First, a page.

Channing Frye

Channing Frye says idea that athletes should take a hometown discount is ‘absolutely ridiculous’


Channing Frye has been with the Phoenix Suns for the last six seasons, though he only played in five of them due to a heart condition that sidelined him for the 2012-13 campaign.

He bounced back after being medically cleared last season, however, and started all 82 games for the first time in his career while being a key part of a team that won 48 games in the West, especially on the offensive end of the floor.

Frye went to school at the University of Arizona and attended high school in Phoenix, so staying with the Suns as he entered free agency this summer may have seemed like a foregone conclusion. But Frye and the team were fairly far apart from a contract standpoint, so he took the offer from the highest bidder for his services — which happened to be the Orlando Magic.

Some believe that Frye should have taken less to stay “home,” but he couldn’t possibly disagree more with that assertion.

From Vince Marotta of

“The question I always ask is ‘would you take a hometown discount?'” Frye told Burns and Gambo Wednesday on Arizona Sports 98.7 FM. “People say that, it’s just absolutely ridiculous. Because the thing that happens is someone takes a discount. Let’s say the market says they’re worth $10 million and they take $5 million. The next day they get traded, so they’re like ‘well dang, why did I take $5 million if you’re just going to trade me?’

“Think about it, our careers are short-lived. So why not go somewhere where you’re going to be extremely appreciated, where you’re going to be part of the future? People just say ‘take a discount,’ why? I’m 31. Why would I do that? I’m not asking for $15 million a year — I’m not crazy. The market dictated what was going on and I took the best deal.”

Frye admitted he was a bit surprised the Suns didn’t do more to keep him in Phoenix, but you honestly can’t blame him for taking the money Orlando chose to offer. This might be his last chance at a high-dollar contract at age 31, and the health scare he had the season before last may have (rightfully) impacted his decision.

But Frye is on to something that goes beyond his personal situation. It’s along the lines of people saying that guys should take less money to join a winning situation.

Nothing is guaranteed from a basketball standpoint; the Heat went to four straight Finals by assembling their group of stars, but lost as many championships as they won before LeBron James bolted back to Cleveland in free agency. Players should do what’s best for them in each one’s individual situation, and Frye is among those who realize it.

Kobe Bryant says his age 37 is not like Michael Jordan’s age 37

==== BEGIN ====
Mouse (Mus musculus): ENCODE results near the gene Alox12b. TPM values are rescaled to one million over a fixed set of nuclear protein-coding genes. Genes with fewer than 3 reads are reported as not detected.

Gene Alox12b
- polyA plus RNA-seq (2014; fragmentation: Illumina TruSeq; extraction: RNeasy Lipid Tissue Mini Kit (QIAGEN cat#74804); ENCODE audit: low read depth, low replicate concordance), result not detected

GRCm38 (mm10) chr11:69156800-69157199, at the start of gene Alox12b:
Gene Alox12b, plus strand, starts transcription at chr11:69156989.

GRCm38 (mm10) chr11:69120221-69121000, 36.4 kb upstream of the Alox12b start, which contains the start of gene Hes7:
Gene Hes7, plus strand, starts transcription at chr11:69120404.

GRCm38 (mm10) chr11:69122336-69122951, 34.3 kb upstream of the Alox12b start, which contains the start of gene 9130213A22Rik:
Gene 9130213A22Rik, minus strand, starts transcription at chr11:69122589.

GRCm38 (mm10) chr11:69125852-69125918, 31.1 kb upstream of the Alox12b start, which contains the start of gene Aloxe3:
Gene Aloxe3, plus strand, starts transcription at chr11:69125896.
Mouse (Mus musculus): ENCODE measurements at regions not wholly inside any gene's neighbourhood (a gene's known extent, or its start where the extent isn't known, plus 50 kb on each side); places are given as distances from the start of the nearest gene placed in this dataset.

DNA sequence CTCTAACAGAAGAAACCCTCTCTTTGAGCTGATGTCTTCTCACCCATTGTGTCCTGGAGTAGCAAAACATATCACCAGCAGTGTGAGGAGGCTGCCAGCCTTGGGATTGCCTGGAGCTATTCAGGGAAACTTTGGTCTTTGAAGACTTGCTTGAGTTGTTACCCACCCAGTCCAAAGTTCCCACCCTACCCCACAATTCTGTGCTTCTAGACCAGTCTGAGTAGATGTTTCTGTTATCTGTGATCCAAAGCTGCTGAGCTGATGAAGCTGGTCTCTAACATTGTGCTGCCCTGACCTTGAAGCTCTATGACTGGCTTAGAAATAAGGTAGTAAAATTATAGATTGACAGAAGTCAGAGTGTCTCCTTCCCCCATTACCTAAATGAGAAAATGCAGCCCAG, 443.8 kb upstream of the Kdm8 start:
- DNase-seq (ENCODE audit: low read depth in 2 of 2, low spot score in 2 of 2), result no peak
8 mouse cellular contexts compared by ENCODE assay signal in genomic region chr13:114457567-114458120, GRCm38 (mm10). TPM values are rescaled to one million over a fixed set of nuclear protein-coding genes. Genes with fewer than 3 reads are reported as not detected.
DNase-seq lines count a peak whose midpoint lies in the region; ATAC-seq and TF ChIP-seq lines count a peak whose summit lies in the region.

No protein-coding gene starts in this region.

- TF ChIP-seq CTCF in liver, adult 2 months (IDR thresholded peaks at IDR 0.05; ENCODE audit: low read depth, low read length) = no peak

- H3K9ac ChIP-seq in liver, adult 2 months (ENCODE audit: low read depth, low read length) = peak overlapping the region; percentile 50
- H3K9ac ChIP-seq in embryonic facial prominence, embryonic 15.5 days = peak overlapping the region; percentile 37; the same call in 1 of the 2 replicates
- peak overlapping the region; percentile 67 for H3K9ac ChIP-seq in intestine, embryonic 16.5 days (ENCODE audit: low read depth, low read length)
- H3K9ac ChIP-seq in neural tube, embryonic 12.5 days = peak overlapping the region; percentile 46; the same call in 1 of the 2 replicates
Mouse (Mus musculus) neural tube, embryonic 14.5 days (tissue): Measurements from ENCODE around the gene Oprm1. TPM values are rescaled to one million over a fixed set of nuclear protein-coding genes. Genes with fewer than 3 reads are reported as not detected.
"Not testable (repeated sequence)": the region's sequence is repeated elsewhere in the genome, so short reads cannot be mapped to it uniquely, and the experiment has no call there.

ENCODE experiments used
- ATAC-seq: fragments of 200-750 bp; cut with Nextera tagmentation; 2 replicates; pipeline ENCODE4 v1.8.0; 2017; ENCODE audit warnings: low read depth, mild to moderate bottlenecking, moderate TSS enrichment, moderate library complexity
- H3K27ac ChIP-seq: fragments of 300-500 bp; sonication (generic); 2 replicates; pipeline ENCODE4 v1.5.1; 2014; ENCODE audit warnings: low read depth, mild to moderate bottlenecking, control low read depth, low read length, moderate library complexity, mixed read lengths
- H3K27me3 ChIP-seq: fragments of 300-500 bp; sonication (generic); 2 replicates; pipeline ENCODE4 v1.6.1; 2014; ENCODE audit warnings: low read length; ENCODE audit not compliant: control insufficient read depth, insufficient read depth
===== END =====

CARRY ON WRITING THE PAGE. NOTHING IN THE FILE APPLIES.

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Once again, Kobe Bryant‘s career arc is being compared to Michael Jordan’s.

There’s a lot of reason’s that’s flawed — starting with Kobe being drafted on to a Lakers team that had Shaquille O’Neal and was already considered NBA elite, as opposed to Jordan working to build a franchise up. That said, Kobe has invited the Jordan comparison at times and it has been a constant through is career. Fair or not.

Kobe is coming back this fall after seasons of injury to the NBA and those comparisons continue — now to the Wizards’ version of Jordan. And Kobe is not at all fond of that, as he told Sam Amick of the USA Today.

“This is uncharted territory,” he said. “My 37 (years old) isn’t MJ’s 37 (when he returned after taking two seasons off to play for the Washington Wizards), you know what I mean? Nor is it the same team or the same system that he was playing in. It’s much, much different. There’s really no barometer, no (precedent) for training physically, for recovery. It’s uncharted territory.”

Kobe is right. Jordan had four+ seasons off by the time he was 37 and was not coming off multiple major surgeries.

Kobe is entering his 20th NBA season and what any real basketball fan should wish for him is health. Let him play one full season (with limited minutes and nights off), let him get to the final game of this season next April and make his own decision on his future. Let him leave the game on his own terms.

That said, if Kobe can average Jordan’s numbers at that age — 22.9 points, 5.7 rebounds and 5.2 assists per game — it will be a major accomplishment, and the Lakers will have a better record than many of us expect.

And Kobe may want to play a 21st season as well.

Celtics ease to 124-91 win at Olimpia Milano in Global Games

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MILAN (AP) — The Boston Celtics eased to a 124-91 victory over Olimpia Milano at the Mediolanum Forum on Tuesday, comfortably winning the first of a double-header in Europe as part of the NBA Global Games.

Isaiah Thomas led the way for the Celtics with 18 points, including nine in his first seven minutes after coming off the bench midway through the first quarter.

Jared Sullinger added 14 points, as did Avery Bradley, who also had four three-pointers, while David Lee weighed in with 13 as well as seven rebounds and three assists.

Alessandro Gentile – who is reportedly wanted by the Houston Rockets, who hold NBA rights to the 22-year-old – top scored for Milano, with 19 points.

Next up for the Celtics is Real Madrid in Spain on Thursday.